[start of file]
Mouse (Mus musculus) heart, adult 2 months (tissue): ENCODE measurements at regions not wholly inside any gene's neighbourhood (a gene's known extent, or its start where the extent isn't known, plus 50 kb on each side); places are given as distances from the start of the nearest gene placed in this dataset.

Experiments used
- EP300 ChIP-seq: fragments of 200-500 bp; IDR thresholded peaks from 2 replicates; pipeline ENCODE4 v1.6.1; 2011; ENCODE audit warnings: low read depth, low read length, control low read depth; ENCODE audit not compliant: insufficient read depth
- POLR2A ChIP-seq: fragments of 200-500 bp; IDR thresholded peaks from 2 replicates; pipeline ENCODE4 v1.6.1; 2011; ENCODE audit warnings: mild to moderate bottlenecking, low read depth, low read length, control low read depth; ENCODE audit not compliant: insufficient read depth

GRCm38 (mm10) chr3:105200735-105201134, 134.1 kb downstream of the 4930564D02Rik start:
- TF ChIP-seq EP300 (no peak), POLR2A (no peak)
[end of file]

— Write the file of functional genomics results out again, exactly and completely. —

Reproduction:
Mouse (Mus musculus) heart, adult 2 months (tissue): ENCODE measurements at regions not wholly inside any gene's neighbourhood (a gene's known extent, or its start where the extent isn't known, plus 50 kb on each side); places are given as distances from the start of the nearest gene placed in this dataset.

Experiments used
- EP300 ChIP-seq: fragments of 200-500 bp; IDR thresholded peaks from 2 replicates; pipeline ENCODE4 v1.6.1; 2011; ENCODE audit warnings: low read depth, low read length, control low read depth; ENCODE audit not compliant: insufficient read depth
- POLR2A ChIP-seq: fragments of 200-500 bp; IDR thresholded peaks from 2 replicates; pipeline ENCODE4 v1.6.1; 2011; ENCODE audit warnings: mild to moderate bottlenecking, low read depth, low read length, control low read depth; ENCODE audit not compliant: insufficient read depth

GRCm38 (mm10) chr3:105200735-105201134, 134.1 kb downstream of the 4930564D02Rik start:
- TF ChIP-seq EP300 (no peak), POLR2A (no peak)